Ask Barts October

A
Lass from Leeds

Why the Lass for Leeds?….”Knickers round the ankles”..Only Joking 🙂

I don’t know what it’s called but it’s a Henry Moore who did Art in Leeds, Yorkshire

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MouseDoctor

50 comments

  • Latent tooth infections.

    I have an infected root canal which is being redone by an endodontist next wee (at vast expense).

    Are there any particular things to make the endodontist aware of regarding MS?

    My MS Nurse feels that the gum/tooth infection just bubbling away does the MS no favours.

    Thoughts?

    Thank you.

    Dominic

  • Hi,

    I’m due for the 2nd year of Mavenclad. Although backed by scientific proof, I think going without treatment for 3 years seems like a long time. And although the CLARITY trails showed that on average, across the study’s population, re-treatment gave diminishing returns, how do I know when I personally should have started a new round of Mavenclad or some other drug? So questions;
    – Is there any way to monitor when I personally should be re-treated/ treated?
    – Meanwhile, is it possible and useful to go on another drug, e.g. with a different MoA, say Aubagio? (stacking drugs)

    • There is no evidence on safety of doing this induction approach (CLAD + Aubagio). However clad is less depleting than alemtuzumab. You can have a scan to check there are no new lesions. Remember in some people memory B cells go for many years and for alemtuzumab 50% are NEDA on 2 doses and about 85% on 3 doses.
      P.S. I am not a doctor

  • I read from one of Prof G’s posts that there is medication available for dyssynergia symptoms (alpha blockers?) but when I asked my neuro he said that this group of drugs were used to treat prostate cancer and not particularly effective in MS. My issues are not chronic and relatively mild but can flare when I’m travelling, so the idea of an ‘insurance’ prescription for this was appealing. I’ve had bladder scan which shows no sign of retention and (I think) confirms that this is occasional. I’m waiting for the feedback from the uro-consultant but any thoughts? Are these meds ever going to be an option?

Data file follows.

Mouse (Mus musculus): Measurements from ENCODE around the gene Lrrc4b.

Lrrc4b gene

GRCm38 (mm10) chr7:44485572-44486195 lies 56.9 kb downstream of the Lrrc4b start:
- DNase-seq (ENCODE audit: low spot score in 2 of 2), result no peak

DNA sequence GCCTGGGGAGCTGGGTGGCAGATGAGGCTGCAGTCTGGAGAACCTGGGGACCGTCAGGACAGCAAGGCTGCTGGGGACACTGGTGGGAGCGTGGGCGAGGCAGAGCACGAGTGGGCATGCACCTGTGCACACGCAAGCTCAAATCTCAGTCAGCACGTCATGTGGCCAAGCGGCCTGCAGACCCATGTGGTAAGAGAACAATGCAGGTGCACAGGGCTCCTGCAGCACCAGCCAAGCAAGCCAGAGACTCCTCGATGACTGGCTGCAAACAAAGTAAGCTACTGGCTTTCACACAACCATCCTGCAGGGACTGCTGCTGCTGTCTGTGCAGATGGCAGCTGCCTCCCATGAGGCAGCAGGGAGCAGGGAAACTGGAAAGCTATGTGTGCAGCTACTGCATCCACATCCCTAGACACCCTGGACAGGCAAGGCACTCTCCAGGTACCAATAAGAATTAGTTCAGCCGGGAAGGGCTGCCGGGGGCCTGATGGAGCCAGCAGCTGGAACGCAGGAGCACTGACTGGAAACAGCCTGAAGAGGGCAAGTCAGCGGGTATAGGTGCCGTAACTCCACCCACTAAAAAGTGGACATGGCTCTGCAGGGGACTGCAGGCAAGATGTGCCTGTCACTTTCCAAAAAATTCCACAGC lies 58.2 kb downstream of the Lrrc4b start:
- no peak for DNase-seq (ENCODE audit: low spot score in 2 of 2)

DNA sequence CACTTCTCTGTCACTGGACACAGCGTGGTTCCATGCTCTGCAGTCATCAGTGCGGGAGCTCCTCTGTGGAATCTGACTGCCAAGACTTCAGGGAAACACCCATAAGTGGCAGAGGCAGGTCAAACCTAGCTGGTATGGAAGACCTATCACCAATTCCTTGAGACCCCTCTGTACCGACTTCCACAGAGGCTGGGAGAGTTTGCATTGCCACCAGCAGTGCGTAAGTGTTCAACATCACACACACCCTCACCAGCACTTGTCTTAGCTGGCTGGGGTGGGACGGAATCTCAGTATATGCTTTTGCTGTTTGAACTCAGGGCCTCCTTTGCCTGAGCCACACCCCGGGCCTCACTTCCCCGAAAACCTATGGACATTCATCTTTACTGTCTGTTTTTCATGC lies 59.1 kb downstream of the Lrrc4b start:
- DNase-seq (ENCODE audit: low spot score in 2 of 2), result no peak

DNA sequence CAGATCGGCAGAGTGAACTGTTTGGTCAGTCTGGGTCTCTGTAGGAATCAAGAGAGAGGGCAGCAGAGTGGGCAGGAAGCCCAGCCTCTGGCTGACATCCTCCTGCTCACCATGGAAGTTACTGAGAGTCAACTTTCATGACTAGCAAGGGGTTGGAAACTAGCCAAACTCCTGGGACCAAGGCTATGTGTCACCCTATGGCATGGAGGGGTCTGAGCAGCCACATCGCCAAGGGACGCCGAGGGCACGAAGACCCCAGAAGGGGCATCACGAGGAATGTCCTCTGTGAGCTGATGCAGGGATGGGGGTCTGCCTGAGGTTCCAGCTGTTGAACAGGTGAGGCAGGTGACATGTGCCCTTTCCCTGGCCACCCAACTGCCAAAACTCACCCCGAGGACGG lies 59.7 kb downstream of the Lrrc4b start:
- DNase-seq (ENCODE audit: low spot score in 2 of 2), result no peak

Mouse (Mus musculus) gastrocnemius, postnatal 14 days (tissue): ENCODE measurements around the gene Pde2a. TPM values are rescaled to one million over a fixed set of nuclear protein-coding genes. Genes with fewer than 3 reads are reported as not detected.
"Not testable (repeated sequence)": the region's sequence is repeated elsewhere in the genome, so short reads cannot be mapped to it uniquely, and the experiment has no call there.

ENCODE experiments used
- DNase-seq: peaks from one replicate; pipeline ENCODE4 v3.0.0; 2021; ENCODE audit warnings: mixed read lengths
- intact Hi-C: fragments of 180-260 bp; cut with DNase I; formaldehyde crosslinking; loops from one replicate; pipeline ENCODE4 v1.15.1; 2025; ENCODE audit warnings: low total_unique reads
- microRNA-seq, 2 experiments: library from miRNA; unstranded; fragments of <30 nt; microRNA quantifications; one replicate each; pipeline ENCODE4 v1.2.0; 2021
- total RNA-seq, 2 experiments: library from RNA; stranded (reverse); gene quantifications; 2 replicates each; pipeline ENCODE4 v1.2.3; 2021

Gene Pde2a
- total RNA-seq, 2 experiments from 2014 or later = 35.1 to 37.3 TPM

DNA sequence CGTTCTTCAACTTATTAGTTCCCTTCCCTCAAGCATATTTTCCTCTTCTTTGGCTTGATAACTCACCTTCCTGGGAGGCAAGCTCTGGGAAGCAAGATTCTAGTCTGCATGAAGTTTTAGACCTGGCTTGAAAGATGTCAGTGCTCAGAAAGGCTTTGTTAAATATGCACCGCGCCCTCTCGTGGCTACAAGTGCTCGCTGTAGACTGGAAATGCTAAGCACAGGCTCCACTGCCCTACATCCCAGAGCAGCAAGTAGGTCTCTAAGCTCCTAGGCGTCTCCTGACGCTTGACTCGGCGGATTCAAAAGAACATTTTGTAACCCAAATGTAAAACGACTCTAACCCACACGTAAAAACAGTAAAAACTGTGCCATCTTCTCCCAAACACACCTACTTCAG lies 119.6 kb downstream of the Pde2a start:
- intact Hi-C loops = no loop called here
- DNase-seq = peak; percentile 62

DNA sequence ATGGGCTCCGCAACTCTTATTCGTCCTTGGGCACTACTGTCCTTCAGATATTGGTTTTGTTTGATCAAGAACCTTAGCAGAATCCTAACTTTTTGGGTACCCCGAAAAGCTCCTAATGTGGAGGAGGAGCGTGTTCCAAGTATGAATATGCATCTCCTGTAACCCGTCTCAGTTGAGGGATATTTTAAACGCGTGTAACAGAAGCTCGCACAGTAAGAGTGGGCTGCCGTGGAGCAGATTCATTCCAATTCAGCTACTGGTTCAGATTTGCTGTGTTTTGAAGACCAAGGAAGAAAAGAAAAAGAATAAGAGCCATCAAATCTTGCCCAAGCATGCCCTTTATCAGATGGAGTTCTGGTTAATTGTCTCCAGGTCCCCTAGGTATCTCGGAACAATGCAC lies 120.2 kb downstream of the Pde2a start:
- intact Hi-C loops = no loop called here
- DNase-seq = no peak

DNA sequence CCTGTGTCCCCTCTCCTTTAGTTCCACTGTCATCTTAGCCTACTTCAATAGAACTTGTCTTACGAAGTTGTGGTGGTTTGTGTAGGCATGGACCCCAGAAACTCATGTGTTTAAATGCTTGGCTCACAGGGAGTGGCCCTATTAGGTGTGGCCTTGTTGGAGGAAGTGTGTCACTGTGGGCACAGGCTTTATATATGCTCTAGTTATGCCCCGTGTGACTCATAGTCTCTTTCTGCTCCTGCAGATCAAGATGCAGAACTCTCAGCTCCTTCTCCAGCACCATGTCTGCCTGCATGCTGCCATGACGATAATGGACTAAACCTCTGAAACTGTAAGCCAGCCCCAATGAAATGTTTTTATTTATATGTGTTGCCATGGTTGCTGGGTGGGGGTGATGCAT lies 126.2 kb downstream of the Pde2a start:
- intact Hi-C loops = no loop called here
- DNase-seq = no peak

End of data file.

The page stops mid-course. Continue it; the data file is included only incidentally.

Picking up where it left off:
• Temelimab certainly has the potential to become a game changer based on the fact it is a viral targeter…

      https://ipp-ean19.netkey.at/index.php?p=recorddetail&rid=41c1e2fe-1f02-40e6-ab55-7ef5b2fb7804&t=browsepresentations

      “The results of ANGEL-MS confirm the potential of temelimab to act against disease progression, the largest unmet medical need in this indication. It further reinforces our determination to continue the development of temelimab in MS.”

      “Temelimab is a humanised, monoclonal antibody designed to mitigate the effect of a certain human endogenous retrovirus (HERV) called pHERV-W, which is found in the brains of MS patients. Neutralising the virus allows the drug to block the neurodegenerative process and restore myelin integrity in MS patients.”

      “The drug was well-tolerated by the trial participants and there were no dose-limited safety signals.”

  • Are MS lesions looked at in people who have died and donated their body to medical science, and what do these lesions look like in real life to the people looking at them?

    How many nerves have had their myelin sheath attacked if the lesions appears the size of a 5p piece on a scan? Has it been one nerve that has infected nerves around it?

  • The blog has had many (really useful) posts on smouldering MS, slowly expanding lesions, chronic lesion activity, etc
    None of these posts seem to have mentioned Black Holes
    I’ve been wondering how “Black Holes” fit in
    Do black holes contribute to progression?
    Are they truly ‘dead’ or are they smouldering?
    Do the number and volume tell us anything about prognosis?

  • Suggestions please for young patients with highly active MS running out of options. Tysabri for 10 years held things at bay with no major relapse. (PML risk then too high) Cladribrine for 1 year but not 2nd(repeated infections and generally unwell. Lymphocytes low 0.7 at end ) Huge relapse in treatment gap and unable to work . Tecfidera (Jury is still out re effectiveness but Lymphocytes dropping 0.6). What could be next? Ocrevus also causes Lymphocytes to drop? General suggestions please .